IRISH banks' borrowings from the European Central Bank jumped by €5bn in December as institutions loaded up on three-year money offered at the end of that month.
The rise in borrowings, which left Irish banks with an ECB tally of €107.2bn, was revealed in figures published by the Central Bank of Ireland yesterday.
Ireland's bailed-out banks are supposed to be reducing their reliance on ECB funding -- the Irish Independent understands this decrease in ECB funding continued in December.
The increase in the overall Irish bank figure is believed to stem from an increase in ECB fund IFSC banks.
Sources last night said the December rise was a one-off event triggered by the three-year money that was offered by the ECB on December 22.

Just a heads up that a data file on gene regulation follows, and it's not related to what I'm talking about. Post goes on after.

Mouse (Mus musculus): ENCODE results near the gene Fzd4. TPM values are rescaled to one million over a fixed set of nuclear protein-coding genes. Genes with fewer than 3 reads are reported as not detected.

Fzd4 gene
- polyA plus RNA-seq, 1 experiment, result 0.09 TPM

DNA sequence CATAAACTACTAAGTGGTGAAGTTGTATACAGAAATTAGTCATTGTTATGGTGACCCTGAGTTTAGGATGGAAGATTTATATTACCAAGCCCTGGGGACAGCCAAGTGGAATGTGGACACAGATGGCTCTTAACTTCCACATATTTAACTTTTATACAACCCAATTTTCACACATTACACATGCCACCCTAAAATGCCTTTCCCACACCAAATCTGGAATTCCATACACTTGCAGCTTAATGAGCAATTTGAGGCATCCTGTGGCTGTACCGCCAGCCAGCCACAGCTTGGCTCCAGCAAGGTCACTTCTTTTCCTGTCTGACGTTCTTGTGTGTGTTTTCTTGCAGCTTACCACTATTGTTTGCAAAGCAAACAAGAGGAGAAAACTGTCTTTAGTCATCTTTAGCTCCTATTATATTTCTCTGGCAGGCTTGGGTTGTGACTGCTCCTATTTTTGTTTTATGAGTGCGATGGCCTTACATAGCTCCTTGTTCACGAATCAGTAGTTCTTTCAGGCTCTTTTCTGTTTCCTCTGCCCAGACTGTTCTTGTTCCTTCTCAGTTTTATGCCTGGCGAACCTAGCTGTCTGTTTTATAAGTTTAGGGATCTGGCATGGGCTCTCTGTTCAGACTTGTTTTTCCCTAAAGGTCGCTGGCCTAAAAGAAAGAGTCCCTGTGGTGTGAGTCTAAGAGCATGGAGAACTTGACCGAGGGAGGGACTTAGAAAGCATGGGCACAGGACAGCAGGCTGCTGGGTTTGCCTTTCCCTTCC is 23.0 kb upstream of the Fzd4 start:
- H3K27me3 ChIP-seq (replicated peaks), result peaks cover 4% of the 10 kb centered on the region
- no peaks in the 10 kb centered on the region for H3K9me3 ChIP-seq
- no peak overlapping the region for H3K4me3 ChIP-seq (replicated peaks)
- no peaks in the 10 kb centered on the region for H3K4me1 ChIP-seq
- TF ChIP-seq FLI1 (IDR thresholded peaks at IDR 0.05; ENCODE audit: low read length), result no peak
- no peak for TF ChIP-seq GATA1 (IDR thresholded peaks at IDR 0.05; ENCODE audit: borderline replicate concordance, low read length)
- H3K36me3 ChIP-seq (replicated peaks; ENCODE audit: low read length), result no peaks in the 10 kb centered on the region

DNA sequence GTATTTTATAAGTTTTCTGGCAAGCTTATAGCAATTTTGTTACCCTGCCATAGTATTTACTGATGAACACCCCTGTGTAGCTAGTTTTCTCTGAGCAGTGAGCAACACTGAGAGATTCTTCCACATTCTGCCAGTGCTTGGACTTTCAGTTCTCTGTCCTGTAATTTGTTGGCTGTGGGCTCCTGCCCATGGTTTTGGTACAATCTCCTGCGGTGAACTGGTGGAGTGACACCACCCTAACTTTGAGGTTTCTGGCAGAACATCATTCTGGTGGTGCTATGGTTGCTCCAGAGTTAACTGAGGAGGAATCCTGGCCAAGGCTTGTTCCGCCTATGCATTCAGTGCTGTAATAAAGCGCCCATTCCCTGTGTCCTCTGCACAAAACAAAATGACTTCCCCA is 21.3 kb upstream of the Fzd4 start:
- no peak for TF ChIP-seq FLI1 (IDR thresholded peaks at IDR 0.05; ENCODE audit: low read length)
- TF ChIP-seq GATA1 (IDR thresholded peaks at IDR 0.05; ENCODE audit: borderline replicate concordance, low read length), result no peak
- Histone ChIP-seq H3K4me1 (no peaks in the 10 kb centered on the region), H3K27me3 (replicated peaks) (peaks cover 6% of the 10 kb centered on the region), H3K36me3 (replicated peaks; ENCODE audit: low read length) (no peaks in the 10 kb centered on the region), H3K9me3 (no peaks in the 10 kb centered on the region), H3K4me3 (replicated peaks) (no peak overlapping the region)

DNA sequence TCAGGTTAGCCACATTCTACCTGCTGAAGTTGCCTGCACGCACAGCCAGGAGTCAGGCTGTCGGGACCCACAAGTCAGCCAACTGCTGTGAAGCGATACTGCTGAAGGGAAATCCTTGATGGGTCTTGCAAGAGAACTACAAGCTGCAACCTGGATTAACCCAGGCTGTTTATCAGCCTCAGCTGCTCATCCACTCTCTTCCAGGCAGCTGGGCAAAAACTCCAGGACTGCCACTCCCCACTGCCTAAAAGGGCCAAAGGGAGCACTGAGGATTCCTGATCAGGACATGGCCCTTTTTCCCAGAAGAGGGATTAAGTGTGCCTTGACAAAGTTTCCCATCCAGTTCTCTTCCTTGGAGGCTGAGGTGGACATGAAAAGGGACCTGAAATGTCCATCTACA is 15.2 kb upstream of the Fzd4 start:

The IFSC banks appear to have taken advantage of this money.
Banks that were already funded with three-month or six-month money could have chosen to draw down three-year money that they don't need yet.
In that case, their borrowings will reduce over the coming months, as their 'old' borrowings term out and the overlap of old and new borrowings is removed.
Figures earlier in the week showed that Italy's ECB funding rose sharply in December, while Spain's banks doubled their reliance on longer-term ECB funds in the same month.
Local analysts described the Italian and Spanish developments as "unsurprising" given the ECB's three-year operation, which loaned €489m to banks.
Yesterday's figures also show Irish banks' dependence on exceptional liquidity assistance (ELA) from the Central Bank of Ireland fell by another €1.6bn in December. The last-resort money is only loaned out if banks have run out of the high-quality collateral demanded by the ECB.
The support peaked at €70bn in February, but has fallen sharply since then as Irish banks took in more state cash and sold off assets.
At the end of December, banks had just €44bn of ELA.